Characteristics of Asiatic Mongolian Wild Horse | Equus Przewalskii Przewalskii Poliakov
In the last part of the article, you will find information about various traits of the Asiatic Mongolian Wild Horse pony breed type.
|Colour:||Dun, usually with dark points and a mealy muzzle. They are often lighter coloured round the belly, zebra stripes on forearms, hocks and gaskins.|
Character of Asiatic Wild Horse
In terms of character, Asiatic Mongolian wild horses are courageous with significant stamina and great powers of endurance.
Physique of Asiatic Wild Horse
While considering physique, Asiatic Mongolian wild horses are a primitive pony type.
- a large, broad head with long ears, often on a ewe neck,
- short, upright mane, thin tail,
- upright shoulder, strong back and loins, poor hindquarters.
- strong legs with short pasterns, long feet.
Impresively tough, Asiatic Mongolian wild horses survive the rough climates and can persevere despite the shortage of food and fare.
Description of Asiatic Wild Horse | Who discovered it and When?
Colonel N. M. Przewalski discovered the wild horse of the Mongolian steppes in 1881. It lives in the Tachin Schara Nuru Mountains (the Mountains of the Yellow Horses) on the western fringe of the Gobi Desert.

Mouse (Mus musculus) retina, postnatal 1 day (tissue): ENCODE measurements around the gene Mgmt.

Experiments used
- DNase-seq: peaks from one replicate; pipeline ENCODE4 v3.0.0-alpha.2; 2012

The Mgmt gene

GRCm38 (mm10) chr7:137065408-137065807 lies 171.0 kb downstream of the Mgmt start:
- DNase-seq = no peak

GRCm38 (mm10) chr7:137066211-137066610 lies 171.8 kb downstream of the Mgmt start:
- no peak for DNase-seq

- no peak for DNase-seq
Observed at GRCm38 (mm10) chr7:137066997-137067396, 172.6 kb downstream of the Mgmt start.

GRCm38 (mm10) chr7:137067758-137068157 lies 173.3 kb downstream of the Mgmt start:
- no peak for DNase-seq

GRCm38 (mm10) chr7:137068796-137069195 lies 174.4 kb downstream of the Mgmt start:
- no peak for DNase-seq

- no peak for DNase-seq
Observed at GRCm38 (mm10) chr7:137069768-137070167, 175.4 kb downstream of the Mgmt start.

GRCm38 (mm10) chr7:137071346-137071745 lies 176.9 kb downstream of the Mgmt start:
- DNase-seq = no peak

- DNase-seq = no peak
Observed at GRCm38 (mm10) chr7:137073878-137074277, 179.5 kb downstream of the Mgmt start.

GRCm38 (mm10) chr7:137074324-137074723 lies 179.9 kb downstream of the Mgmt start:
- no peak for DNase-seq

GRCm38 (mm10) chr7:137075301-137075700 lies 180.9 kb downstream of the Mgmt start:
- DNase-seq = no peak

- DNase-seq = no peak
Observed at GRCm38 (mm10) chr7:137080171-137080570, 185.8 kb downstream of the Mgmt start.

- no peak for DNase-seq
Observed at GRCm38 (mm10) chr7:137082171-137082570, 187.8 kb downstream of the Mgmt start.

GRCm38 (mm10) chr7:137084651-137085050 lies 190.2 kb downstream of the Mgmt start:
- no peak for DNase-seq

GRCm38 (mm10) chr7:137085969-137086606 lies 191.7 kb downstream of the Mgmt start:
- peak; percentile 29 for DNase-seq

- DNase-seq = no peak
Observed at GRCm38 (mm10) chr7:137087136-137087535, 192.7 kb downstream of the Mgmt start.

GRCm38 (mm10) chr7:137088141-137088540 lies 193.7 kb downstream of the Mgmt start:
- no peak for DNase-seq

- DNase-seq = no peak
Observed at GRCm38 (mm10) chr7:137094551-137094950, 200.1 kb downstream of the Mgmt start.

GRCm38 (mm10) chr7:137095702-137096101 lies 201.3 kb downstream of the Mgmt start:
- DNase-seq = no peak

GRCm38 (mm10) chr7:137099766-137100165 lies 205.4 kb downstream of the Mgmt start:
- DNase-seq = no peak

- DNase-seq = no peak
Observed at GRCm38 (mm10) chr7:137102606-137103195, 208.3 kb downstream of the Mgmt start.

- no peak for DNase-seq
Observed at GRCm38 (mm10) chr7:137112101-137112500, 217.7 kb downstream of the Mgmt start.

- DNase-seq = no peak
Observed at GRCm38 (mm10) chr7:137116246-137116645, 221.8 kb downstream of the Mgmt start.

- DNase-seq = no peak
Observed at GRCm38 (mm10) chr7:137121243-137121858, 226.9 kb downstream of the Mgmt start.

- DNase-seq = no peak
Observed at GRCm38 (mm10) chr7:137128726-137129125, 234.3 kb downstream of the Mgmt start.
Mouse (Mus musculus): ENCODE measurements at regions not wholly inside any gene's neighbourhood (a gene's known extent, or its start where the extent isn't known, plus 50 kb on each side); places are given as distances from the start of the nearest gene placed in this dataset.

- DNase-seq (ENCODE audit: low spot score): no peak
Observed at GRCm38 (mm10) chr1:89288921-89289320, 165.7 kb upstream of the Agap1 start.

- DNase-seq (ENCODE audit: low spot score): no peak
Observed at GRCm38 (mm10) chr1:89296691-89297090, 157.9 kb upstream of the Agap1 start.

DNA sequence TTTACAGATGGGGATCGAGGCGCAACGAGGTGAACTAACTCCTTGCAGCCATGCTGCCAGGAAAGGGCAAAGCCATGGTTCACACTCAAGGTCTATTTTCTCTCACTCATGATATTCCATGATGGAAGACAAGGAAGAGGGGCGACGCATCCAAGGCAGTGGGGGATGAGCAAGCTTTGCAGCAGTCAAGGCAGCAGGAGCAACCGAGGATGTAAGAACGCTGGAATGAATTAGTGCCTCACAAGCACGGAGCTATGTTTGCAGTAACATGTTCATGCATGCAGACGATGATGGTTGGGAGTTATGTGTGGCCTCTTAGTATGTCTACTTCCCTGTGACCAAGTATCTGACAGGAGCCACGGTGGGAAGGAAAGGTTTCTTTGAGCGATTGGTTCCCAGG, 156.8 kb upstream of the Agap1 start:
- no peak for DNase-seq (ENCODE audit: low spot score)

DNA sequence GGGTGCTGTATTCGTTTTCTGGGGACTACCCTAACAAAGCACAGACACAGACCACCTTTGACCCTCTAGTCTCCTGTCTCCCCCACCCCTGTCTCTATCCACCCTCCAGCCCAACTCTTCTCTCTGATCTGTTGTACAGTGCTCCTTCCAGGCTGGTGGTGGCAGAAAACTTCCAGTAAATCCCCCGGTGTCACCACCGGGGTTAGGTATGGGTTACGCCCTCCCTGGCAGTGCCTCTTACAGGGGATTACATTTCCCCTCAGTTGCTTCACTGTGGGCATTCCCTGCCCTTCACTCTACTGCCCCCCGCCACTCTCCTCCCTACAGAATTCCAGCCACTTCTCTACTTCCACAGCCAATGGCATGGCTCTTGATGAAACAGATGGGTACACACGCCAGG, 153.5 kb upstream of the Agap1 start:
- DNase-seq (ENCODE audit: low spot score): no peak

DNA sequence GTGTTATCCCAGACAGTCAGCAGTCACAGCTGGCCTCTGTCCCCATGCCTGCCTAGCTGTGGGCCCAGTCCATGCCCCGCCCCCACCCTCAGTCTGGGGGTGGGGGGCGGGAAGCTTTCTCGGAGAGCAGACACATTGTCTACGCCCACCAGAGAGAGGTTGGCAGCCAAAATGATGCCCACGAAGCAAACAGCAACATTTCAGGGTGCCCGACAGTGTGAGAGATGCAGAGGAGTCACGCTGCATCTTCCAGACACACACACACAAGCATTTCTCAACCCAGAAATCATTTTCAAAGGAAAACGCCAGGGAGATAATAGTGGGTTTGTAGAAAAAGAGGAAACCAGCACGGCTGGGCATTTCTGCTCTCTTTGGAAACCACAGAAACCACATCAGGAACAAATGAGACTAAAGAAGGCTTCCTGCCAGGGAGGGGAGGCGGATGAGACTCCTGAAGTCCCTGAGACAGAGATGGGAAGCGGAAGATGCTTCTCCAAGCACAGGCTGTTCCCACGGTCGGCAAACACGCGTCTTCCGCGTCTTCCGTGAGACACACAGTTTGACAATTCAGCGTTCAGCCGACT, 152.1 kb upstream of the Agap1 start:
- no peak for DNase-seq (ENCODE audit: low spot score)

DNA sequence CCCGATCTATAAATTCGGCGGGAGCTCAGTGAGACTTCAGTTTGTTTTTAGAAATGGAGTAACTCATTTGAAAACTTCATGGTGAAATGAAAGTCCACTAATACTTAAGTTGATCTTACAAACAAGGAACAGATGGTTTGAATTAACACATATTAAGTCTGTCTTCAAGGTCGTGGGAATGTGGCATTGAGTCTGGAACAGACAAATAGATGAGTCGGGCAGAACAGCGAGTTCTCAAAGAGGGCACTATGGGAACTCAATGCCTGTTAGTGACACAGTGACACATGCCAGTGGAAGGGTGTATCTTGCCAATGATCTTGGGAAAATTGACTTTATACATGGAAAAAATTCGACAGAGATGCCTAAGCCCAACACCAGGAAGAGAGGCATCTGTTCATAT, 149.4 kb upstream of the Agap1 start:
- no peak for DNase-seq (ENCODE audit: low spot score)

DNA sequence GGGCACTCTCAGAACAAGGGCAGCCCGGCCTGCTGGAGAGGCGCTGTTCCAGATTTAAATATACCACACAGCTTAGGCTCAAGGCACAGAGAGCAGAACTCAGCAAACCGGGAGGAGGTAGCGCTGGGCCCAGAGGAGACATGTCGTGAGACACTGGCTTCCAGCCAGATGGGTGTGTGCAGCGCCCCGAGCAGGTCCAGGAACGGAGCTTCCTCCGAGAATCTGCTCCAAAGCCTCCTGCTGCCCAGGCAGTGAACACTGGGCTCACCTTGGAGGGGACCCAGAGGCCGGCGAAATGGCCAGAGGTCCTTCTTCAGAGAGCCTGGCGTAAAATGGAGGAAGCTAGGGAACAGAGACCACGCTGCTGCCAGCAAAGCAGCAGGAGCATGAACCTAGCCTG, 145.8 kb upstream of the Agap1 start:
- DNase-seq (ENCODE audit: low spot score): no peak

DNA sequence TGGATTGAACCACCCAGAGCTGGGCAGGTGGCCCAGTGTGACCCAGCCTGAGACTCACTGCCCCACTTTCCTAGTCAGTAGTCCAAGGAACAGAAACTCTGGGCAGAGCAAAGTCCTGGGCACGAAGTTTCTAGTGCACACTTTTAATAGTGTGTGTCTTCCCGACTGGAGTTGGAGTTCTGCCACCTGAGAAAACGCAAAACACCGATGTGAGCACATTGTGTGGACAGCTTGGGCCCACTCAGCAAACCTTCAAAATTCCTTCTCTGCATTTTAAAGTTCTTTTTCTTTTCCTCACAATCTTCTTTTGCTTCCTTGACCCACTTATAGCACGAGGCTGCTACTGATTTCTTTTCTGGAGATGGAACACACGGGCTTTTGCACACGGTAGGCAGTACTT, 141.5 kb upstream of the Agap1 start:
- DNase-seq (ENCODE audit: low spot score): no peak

Very few remain today, as it has been hunted near to extinction. It is protected by the Mongolian, Russian and Chinese governments. Its biggest hope for survival lies not in its native habitat but in European and American zoos, where roughly 200 specimens (more than four times the number thought to exist in the wild) are carefully bred.
The Asiatic Wild Horse is thought to be one of the primary breeds from which all horses have evolved.
It has changed little since the Ice Age. In the last few hundred years, it must have been due not so much to lack of opportunity for outcrossing with strangers but to its inhospitable habitat and its equally inhospitable views on intruders.
In its feral state, stallions and even two-year-old colts will attack and kill invading males long before they get near the mares, and runaway domestic mares are usually insufficiently hardy to withstand the extreme conditions in which it lives.